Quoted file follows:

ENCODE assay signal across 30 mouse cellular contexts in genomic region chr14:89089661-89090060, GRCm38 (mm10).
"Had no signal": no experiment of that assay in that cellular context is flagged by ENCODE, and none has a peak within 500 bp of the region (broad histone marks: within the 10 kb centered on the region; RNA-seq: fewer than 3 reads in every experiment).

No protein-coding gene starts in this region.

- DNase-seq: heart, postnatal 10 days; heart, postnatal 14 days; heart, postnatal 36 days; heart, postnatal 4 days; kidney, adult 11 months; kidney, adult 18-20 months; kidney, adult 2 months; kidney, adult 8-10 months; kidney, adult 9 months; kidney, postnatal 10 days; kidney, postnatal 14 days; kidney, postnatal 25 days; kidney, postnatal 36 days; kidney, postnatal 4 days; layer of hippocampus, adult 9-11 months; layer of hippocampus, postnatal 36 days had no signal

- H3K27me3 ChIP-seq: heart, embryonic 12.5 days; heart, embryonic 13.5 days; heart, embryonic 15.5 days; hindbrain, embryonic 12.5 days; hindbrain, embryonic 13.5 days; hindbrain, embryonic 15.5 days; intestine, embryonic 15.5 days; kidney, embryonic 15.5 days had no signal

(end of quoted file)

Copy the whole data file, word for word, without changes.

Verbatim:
ENCODE assay signal across 30 mouse cellular contexts in genomic region chr14:89089661-89090060, GRCm38 (mm10).
"Had no signal": no experiment of that assay in that cellular context is flagged by ENCODE, and none has a peak within 500 bp of the region (broad histone marks: within the 10 kb centered on the region; RNA-seq: fewer than 3 reads in every experiment).

No protein-coding gene starts in this region.

- DNase-seq: heart, postnatal 10 days; heart, postnatal 14 days; heart, postnatal 36 days; heart, postnatal 4 days; kidney, adult 11 months; kidney, adult 18-20 months; kidney, adult 2 months; kidney, adult 8-10 months; kidney, adult 9 months; kidney, postnatal 10 days; kidney, postnatal 14 days; kidney, postnatal 25 days; kidney, postnatal 36 days; kidney, postnatal 4 days; layer of hippocampus, adult 9-11 months; layer of hippocampus, postnatal 36 days had no signal

- H3K27me3 ChIP-seq: heart, embryonic 12.5 days; heart, embryonic 13.5 days; heart, embryonic 15.5 days; hindbrain, embryonic 12.5 days; hindbrain, embryonic 13.5 days; hindbrain, embryonic 15.5 days; intestine, embryonic 15.5 days; kidney, embryonic 15.5 days had no signal